Agent 64: Spies Never Die follows John Walter, who, according to the game’s description on Steam, “is called back into action to save the world once more.”
Hang on. When was the last time he saved the world? To judge by the look of the game, the answer is: the 1990s. Only, the look of the game has been artfully scumbled and smeared, the better to evoke that epoch – when we peered at games through double-thick layers of glass and fuzz. The developer, Replicant D6, has made a shooter that looks like a memory, and a hero who, despite being freshly cooked up, looks as though he belongs in the history books.
The title points us to the exact chapter, of course. To the Nintendo 64, and to those heroes who were expected not just to plant bullets in the heads of their enemies, but to dress impeccably while doing so. Think of James Bond in GoldenEye 007, with his tuxedo of finely tailored polygons. Or of Joanna Dark, the heroine of Perfect Dark, with that black-and-blue jumpsuit and those glinting silver shin pads. Walter, not to be outdone, sports a three-piece suit, in navy, which compliments the grey of his hair, as if he had combed a rain cloud into a neat side part. If spies never die, they at least age stylishly; imagine Pierce Brosnan being called back for Bond now, with his white whiskers and fine lines, and you’ve got an approximation of Walter.
His mission, in the game’s demo, is to gun his way out of a villain-stuffed skyscraper. It’s set at night, and you’re equipped with a boxy pistol – a “Sparrow G5,” apparently, with a polished slide and a suppressor. You start at rooftop level, and the whole thing is flooded with glare and bathed in crunchy glass; it reminds you of Die Hard, and of Bruce Willis’s bleeding feet. No such desperation for Walter, however. True, his objectives include the likes of “defuse explosives,” “free civilian hostages,” and even the touching “open ventilation hatch.” But his escape is far more measured and classy than that of John McClane. When Walter reloads his Sparrow G5, there is no onscreen fumbling, no dirty magazines; it just dips below the camera and comes back up, freshly cocked. And when he does crawl through a vent shaft, it isn’t the breathy, shoulder-scuffing ordeal that it was for McClane; it’s the roomier version that James Bond enjoyed in GoldenEye 007, and, sure enough, it ends with a chance to shoot a fellow in a toilet cubicle from above. The dying comes easy.
Agent 64 is part of the odd movement, somewhere north of nostalgia, to remould games, giving the impression that they were made in another time. To look at the recent spate of “demakes” – where enthusiasts cram the likes of BioShock into the sharp, crenellated style of a PlayStation game – is to witness a kind of double-jointed longing. It’s a wish not just for the past, but for the briny present to be filtered through it.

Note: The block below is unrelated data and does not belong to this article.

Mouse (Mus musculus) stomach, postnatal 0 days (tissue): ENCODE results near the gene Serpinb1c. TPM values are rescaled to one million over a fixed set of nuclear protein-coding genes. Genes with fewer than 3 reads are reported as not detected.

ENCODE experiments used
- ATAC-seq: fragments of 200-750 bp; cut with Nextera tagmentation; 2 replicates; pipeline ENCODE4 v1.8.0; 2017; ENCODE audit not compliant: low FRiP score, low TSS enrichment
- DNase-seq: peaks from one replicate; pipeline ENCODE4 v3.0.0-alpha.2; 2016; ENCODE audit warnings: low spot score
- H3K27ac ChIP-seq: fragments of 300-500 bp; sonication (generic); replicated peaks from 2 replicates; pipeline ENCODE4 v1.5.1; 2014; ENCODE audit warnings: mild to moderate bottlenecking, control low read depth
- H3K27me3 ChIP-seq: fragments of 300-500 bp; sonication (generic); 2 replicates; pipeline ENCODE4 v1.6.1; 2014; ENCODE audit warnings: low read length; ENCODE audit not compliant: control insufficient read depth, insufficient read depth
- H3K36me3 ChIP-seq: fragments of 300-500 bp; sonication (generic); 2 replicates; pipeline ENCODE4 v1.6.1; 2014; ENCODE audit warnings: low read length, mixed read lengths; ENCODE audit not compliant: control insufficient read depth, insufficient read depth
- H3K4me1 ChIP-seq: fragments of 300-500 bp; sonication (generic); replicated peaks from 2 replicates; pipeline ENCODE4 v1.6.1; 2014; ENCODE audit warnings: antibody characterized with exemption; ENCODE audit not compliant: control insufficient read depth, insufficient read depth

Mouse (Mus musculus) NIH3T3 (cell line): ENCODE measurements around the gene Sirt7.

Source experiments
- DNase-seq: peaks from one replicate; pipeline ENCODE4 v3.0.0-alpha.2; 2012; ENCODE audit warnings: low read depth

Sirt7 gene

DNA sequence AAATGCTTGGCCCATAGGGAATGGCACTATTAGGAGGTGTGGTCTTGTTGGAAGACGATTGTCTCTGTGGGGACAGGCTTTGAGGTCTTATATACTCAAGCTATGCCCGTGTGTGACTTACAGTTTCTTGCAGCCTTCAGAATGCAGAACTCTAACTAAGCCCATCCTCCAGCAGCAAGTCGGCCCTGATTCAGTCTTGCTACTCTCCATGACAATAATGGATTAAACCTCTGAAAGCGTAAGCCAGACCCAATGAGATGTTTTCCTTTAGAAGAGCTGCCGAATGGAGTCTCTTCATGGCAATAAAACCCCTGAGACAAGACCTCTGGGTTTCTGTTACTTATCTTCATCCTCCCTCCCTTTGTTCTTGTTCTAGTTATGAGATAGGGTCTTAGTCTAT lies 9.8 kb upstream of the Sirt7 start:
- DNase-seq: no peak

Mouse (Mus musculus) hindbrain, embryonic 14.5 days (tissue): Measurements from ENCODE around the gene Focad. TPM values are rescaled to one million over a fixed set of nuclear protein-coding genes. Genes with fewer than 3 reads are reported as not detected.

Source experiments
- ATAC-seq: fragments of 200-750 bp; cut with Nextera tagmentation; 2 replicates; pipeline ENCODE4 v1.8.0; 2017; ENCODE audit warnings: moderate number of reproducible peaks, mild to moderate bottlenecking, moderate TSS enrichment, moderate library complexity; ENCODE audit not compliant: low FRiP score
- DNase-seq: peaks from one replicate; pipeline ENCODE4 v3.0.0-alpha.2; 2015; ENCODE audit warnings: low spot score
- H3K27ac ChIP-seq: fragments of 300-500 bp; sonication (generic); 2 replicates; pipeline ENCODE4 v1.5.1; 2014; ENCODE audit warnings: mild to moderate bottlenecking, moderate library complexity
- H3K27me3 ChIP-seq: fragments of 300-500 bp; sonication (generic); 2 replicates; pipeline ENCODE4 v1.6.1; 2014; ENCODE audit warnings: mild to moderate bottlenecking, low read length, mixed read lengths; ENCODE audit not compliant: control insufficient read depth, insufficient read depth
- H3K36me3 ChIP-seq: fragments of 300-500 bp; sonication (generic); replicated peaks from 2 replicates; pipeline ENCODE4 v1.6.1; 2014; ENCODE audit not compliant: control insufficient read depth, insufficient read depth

The trouble is that these things are an aesthetic exercise: good for a YouTube video, for the pleasant flooding and short-circuiting of your recollection, but not necessarily for a game. The coup of Agent 64 is that its kicks feel, if not new, then half-forgotten. Earlier this year, Goldeneye 007 was re-released, more or less unmessed-with, and the best thing about it wasn’t the fireballs, the machine guns, or even the crinkled smirk on Pierce’s Brosnan’s face. It was the polite reminder that down time – all but drummed out of shooters, in the dreary wake of Call of Duty – can still be a thrill. What a joy it was to consider your secondary objectives, to double back on your progress in search of junction boxes to be hacked and tapped. You felt more grounded in each location, the longer you looped through it; and far from killing the pace, the developer, Rare, pulled the tension taut.
Replicant D6 tunes into that same pitch. Try venturing onto Steam, downloading the demo, and hopping into Walter’s head. (The game performs the trick, familiar to Bond fans, of having the camera curve around our man and plunge behind his eyes, the joke being how unknowable he remains.) I’ll bet that it isn’t long before you find yourself slowing down: inching around corners, admiring the dark marble, and watching the windows as they burst into shards. There is a tactile buzz to the gunplay, and the game needs it. Note the kickback on your Sparrow, the pink-misted punch as each round slams into a goon, and the flail as he expires: timely reminders that animation – rehearsed and rehashed, again and again – can feel more physical than physics engines, as they drive home the facts of death.
For spies, of course, death isn’t a fact at all. It’s something to be cheated. The exploits of Joanna Dark and James Bond may well be entombed in slabs of grey plastic, but they play on in our minds. That is why Agent 64 has the shock of the new about it, while fulfilling a well-worn brief. We don’t yet have a release date for this intriguing debut, and I can think of no more fitting a game to go without one. Keep your eyes open, this year, for John Walter, as he creeps back onto active duty. For Replicant D6, our memories aren’t enough. There is much to be regained by going over old ground.